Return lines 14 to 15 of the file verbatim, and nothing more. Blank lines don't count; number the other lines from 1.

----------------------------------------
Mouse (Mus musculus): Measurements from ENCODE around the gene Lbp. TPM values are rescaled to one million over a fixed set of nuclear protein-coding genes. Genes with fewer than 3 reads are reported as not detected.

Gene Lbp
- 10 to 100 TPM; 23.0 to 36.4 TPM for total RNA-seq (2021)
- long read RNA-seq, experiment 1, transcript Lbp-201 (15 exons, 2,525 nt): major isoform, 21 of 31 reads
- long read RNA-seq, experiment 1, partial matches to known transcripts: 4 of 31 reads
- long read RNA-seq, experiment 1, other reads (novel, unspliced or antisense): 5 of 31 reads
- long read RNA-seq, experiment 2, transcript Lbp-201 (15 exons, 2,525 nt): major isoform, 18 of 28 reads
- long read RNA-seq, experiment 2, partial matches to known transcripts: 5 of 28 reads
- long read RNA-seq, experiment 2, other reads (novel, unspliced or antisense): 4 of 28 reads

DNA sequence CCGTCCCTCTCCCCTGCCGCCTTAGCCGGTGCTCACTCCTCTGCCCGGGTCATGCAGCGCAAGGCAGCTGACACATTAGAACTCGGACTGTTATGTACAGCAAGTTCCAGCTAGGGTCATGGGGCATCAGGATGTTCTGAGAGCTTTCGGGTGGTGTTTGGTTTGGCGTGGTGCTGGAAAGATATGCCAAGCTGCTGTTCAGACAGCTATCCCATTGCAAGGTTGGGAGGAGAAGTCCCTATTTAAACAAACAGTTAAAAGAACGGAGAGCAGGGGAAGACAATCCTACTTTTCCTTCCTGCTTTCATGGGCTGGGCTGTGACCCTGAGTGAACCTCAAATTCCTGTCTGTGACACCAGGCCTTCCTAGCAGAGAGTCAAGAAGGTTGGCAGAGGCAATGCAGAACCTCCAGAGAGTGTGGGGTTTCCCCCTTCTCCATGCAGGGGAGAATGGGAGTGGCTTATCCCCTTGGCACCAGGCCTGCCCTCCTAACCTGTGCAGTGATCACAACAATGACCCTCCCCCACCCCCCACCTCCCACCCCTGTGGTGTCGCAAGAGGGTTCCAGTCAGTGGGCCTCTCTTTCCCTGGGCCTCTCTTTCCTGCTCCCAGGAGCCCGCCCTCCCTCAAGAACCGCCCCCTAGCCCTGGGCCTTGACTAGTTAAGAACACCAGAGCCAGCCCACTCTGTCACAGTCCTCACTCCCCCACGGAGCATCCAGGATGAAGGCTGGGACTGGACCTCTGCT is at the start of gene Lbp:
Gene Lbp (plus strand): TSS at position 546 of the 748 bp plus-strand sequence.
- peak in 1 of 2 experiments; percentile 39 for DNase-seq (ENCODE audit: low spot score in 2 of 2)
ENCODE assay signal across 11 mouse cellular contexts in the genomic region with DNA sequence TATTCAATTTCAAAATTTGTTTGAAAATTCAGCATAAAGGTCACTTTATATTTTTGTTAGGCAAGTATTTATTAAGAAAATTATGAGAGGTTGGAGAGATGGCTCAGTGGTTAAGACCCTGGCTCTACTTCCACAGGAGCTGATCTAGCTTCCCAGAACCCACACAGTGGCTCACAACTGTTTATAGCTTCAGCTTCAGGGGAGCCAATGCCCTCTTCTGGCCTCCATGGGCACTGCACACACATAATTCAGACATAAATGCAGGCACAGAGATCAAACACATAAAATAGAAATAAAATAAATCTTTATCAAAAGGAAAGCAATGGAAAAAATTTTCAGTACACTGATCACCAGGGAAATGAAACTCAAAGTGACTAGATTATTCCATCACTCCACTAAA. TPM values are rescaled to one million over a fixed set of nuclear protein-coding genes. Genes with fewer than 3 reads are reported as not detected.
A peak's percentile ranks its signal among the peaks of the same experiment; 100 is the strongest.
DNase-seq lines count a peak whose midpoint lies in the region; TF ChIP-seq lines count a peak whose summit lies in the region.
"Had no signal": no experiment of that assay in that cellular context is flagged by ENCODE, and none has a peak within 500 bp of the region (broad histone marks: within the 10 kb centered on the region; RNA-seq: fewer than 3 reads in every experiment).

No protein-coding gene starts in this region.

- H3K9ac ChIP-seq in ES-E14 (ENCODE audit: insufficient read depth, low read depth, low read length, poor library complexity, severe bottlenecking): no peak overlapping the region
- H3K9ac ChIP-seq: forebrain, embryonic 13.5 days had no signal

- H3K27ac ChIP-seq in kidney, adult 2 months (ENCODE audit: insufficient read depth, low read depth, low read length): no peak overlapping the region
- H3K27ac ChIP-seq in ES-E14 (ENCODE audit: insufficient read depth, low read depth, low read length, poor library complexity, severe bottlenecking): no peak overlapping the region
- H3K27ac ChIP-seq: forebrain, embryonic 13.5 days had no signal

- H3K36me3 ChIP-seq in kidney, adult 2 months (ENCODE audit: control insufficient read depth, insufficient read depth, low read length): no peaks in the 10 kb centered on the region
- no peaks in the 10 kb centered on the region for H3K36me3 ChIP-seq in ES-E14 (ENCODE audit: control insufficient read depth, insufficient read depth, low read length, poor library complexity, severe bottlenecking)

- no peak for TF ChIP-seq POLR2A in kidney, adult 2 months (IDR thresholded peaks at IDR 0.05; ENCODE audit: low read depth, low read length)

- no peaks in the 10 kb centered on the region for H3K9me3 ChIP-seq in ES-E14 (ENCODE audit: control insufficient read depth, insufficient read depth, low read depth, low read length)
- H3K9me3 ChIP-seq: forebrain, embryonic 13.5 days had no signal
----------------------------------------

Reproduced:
A peak's percentile ranks its signal among the peaks of the same experiment; 100 is the strongest.
DNase-seq lines count a peak whose midpoint lies in the region; TF ChIP-seq lines count a peak whose summit lies in the region.